For BNSF, one of the main rail operators in the Bakken play, the potential railcar changes and classification efforts put forth by the DOT are welcome. BNSF does not actually own any of the railcars used on its lines, says Amy McBeth, spokesperson for BNSF.
Like Hamberger, BNSF has worked with state and federal officials to ensure rail safety, McBeth says. To help advance the development of the next generation of tank car, the rail giant has also issued a request for proposal to all major railcar manufacturers to submit bids for the construction of 5,000 next generation cars suitable for transporting crude oil. There is currently a two-year backlog for new railcar construction. The RFP “represents a significant voluntary commitment that may help accelerate the transition to the next generation tank car and provide tank car builders a head start on tank car design and production,” McBeth says, “even as the DOT, railroads and shippers continue to engage in the formal rulemaking process. BNSF believes that the RFP process will provide market participants more certainty, sooner.”

The Retrofit Option
Although many in the rail industry believe tank car changes are coming, there is no definitive date for the tank car changes on new cars to take effect, or, for DOT-111 cars to be officially eliminated from the crude-by-railcar fleet, Hamberger says. Watco Terminal and Port Services recognize the lack of timeline for new regulations, and also the reality that change is coming. The company has partnered with Great Northern Project Development to build and operate a multi-purpose rail transload and car retrofitting facility 12 miles from Dickinson, N.D. The retrofit facility will be the first of its kind in the Williston Basin region.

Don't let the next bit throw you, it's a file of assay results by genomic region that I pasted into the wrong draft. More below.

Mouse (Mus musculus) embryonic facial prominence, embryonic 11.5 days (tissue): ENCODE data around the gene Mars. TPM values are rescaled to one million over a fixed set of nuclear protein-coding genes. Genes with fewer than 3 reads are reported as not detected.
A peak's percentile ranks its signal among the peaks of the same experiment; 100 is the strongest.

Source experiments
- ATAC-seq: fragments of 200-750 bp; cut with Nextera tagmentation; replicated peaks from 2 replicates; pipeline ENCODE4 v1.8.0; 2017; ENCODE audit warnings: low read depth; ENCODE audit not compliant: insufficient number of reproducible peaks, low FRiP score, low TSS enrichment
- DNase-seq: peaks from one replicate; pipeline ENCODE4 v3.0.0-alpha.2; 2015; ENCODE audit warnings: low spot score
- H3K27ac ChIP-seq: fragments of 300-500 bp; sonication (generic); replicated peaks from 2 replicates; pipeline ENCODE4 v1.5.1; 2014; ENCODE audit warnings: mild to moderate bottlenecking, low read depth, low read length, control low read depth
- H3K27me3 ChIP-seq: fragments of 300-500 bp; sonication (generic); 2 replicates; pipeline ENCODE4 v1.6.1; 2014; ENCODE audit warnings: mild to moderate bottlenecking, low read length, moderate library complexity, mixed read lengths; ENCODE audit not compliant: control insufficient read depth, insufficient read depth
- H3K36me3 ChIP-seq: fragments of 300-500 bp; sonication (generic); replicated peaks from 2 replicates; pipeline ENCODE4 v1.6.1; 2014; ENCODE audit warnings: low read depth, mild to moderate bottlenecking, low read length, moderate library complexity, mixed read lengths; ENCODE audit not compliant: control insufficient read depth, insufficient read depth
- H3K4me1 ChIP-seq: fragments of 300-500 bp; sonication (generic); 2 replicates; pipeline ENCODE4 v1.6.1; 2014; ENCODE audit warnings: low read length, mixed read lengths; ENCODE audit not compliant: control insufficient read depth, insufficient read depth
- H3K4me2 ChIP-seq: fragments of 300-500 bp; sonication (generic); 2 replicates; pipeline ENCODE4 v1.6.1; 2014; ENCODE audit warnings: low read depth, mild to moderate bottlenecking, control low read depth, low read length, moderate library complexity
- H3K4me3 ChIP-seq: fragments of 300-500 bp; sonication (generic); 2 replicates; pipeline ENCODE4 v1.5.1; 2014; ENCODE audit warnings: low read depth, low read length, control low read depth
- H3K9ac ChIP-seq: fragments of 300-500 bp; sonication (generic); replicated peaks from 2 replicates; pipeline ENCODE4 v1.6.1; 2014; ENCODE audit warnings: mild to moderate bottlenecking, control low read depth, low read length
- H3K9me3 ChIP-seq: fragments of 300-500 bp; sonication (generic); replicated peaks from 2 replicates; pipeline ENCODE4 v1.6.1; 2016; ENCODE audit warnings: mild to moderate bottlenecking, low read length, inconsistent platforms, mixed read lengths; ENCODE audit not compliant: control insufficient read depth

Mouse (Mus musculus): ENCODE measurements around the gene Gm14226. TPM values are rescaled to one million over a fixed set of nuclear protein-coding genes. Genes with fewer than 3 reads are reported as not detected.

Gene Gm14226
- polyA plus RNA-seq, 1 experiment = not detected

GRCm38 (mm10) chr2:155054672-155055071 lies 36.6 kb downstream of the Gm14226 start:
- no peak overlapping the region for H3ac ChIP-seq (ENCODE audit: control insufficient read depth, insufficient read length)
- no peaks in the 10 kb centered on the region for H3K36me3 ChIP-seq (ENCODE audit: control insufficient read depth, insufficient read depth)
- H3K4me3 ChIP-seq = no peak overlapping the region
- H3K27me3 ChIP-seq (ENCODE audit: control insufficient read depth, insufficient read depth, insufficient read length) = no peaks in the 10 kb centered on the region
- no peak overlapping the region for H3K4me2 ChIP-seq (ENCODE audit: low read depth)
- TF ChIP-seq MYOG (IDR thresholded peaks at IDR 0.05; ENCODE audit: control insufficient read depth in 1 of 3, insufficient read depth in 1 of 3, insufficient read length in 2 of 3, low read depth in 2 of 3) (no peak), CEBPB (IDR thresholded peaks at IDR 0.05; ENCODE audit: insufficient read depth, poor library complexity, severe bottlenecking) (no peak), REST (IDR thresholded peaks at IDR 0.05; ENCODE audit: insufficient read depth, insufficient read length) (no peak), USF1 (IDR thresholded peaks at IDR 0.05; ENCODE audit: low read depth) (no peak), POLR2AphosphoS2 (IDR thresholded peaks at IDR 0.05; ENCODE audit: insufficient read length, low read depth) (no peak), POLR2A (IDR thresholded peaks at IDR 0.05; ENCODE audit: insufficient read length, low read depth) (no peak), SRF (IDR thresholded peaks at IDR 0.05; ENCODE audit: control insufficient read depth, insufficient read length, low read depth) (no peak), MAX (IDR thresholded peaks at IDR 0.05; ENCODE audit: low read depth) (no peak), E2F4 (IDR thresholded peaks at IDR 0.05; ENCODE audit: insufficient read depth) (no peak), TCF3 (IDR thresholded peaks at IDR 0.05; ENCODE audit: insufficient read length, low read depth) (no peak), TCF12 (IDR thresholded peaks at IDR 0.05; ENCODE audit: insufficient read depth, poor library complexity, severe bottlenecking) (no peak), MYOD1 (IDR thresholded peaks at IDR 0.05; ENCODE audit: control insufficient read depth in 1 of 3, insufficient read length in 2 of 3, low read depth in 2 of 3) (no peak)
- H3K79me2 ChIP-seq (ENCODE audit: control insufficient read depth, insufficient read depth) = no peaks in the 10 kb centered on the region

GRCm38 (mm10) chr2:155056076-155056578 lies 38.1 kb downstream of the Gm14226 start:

Mike Yanish, business development manager for Watco, says the basic idea behind the facility is to open another crude loading facility in the region that could also handle products such as sand, pipe and any other oilfield related product in demand. In addition to the traditional transloading capabilities, the team also wants to develop a space large enough to house railcars in need of retrofit. “With the lack of rail shops out there, it really hit home with us,” Yanish says, “why not have one in the heart of the activity?”